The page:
Royce Mann, Boy Who Recited ‘White Privilege’ Poem, Revealed to be Jewish
NOW I REALIZE that it’s quite possible to find 14-year old White boys who, having endured a standard American education, would deplore their White privilege — that they are an “ethnomasochists” as John Derbyshire would have it. But it also seems to me that it’s more likely that such sentiments would come from a Jewish boy raised in the home of left-wing Jewish activists.
I am not sure that Royce Mann, the 14-year-old performance prodigy who won a poetry competition for deploring his “White privilege,” is Jewish (update: actually, I’m quite certain now; see Addendum below), but I’ll bet money on it. All the stereotypes are there. Common Jewish last name, mother a leftist activist who works in Hollywood as an actress, dad named Barry Mann who “speaks bits” of Hebrew and has visited Jerusalem.
Breitbart notes that
Royce’s mother, Sheri Mann Stewart, is a prominent social justice activist and registered Democrat. She has posed publicly with Democratic presidential candidate Hillary Clinton and can frequently be seen posting on Twitter using the Black Lives Matter hashtag, attacking the NRA, and promoting her son’s “white boy privilege” performance video.
Dad is also a social justice warrior dedicated to “common humanity,” a theme that I rather doubt he picked up during his stay in Jerusalem, where borders and group boundaries are taken quite seriously, but a very common pose among diaspora Jews in the West.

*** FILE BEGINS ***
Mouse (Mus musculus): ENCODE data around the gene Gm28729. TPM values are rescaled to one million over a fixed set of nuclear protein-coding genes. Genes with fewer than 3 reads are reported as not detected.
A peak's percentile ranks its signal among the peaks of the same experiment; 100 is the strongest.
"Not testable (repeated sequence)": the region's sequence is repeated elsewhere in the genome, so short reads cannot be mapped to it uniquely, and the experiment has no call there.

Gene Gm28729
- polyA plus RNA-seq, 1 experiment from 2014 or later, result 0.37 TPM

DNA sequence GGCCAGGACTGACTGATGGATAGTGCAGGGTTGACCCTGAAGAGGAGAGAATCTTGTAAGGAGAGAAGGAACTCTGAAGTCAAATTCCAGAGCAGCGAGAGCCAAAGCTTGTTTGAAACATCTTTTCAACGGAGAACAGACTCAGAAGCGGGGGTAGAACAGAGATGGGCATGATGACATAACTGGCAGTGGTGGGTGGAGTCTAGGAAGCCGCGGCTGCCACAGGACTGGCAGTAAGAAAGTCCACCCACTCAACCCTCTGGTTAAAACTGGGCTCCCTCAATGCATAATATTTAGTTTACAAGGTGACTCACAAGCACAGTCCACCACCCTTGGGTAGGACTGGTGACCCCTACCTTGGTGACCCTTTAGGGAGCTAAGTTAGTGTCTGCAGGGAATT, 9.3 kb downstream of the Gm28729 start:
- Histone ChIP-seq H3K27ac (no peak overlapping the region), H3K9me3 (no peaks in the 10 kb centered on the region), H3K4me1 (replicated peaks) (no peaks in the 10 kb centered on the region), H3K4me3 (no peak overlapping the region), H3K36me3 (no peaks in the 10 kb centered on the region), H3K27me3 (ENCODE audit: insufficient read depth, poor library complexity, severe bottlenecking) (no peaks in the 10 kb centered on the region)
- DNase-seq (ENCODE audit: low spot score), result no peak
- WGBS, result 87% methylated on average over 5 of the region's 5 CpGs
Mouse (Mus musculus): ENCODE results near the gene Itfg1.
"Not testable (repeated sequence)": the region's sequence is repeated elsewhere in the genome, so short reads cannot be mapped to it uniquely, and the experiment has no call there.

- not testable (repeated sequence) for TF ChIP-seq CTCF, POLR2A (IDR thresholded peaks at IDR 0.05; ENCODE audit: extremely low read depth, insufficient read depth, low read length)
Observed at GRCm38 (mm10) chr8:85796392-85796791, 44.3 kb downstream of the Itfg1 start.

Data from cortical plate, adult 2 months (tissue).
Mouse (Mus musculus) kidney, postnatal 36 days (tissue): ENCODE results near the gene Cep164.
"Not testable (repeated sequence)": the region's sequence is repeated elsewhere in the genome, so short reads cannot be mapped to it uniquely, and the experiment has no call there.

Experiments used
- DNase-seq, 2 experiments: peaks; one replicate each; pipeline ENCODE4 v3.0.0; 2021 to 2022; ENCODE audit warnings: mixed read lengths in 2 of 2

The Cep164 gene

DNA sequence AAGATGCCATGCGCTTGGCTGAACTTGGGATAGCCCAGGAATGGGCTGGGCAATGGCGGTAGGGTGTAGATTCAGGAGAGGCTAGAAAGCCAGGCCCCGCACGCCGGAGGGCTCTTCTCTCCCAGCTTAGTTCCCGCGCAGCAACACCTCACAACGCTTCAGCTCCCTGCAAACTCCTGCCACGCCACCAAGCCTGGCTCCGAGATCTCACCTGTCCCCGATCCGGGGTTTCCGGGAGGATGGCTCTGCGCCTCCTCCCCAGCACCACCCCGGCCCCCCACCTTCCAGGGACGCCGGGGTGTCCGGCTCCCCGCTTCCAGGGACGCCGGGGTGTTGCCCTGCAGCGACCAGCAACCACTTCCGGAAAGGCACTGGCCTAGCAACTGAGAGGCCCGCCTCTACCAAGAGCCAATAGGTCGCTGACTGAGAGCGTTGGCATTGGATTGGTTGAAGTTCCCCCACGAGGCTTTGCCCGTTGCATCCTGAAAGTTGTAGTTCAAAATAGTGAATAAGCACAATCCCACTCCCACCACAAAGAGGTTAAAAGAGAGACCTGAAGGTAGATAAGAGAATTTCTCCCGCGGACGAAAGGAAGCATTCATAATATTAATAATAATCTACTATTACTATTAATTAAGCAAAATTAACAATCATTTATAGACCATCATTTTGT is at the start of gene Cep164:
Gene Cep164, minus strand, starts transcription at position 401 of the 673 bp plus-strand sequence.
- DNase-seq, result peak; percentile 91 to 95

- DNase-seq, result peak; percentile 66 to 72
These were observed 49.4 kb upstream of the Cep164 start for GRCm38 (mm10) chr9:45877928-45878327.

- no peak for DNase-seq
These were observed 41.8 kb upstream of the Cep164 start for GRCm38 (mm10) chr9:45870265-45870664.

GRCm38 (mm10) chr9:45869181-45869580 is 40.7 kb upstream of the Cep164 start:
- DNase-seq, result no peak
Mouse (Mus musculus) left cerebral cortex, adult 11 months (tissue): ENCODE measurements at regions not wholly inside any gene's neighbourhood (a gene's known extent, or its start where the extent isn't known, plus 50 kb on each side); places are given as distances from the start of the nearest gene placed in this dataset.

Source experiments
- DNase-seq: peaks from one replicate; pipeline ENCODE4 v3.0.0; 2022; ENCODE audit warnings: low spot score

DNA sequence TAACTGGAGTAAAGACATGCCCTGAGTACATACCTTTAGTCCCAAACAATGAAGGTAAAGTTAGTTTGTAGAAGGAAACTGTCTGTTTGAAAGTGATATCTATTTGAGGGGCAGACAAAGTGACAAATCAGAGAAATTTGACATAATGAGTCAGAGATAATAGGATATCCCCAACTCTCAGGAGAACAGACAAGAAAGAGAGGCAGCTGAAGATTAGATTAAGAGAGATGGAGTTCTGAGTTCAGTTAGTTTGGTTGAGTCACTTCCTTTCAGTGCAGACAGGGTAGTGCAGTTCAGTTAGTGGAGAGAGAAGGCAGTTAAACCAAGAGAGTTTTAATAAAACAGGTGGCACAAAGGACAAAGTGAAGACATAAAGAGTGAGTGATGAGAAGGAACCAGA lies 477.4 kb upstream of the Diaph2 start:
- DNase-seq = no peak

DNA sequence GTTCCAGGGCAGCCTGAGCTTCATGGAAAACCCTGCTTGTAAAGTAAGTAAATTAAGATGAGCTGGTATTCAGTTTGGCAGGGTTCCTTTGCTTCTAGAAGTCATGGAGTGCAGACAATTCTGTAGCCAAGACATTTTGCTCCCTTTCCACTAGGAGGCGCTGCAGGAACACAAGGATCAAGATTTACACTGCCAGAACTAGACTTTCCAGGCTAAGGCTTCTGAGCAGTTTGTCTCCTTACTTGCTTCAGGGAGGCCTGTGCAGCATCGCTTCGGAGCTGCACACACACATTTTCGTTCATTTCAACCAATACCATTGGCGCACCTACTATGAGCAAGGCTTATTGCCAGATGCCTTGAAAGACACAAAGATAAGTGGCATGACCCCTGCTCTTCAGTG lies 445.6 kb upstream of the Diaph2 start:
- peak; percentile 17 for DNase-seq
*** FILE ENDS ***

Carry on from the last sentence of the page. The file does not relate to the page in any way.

He instills in his work a sense of the common humanity that transcends cultures and borders, and the responsibility that we all share to work toward social justice through the exchange of ideas, stories, and experiences.
The Mann’s other son, Tendal, has been cast as Jewish in several films. He was honored for his acting at the Atlanta Jewish Film Festival and the Los Angeles Jewish Film Festival in Who Do You Love, about Jewish brothers in the music business, directed by Jerry Zaks. Tendal also had a role as “Holocaust boy” in Auschwitz Block 10 in the Spielberg Shorts Competition, directed by Jason Dannenberg.
Royce acknowledges that he is privileged, and, as a student at Paideia School in Atlanta (tuition $~23,000), he certainly is. Perhaps he would honor us with a poem on Jewish privilege.
Any further information appreciated.
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Source: Red Ice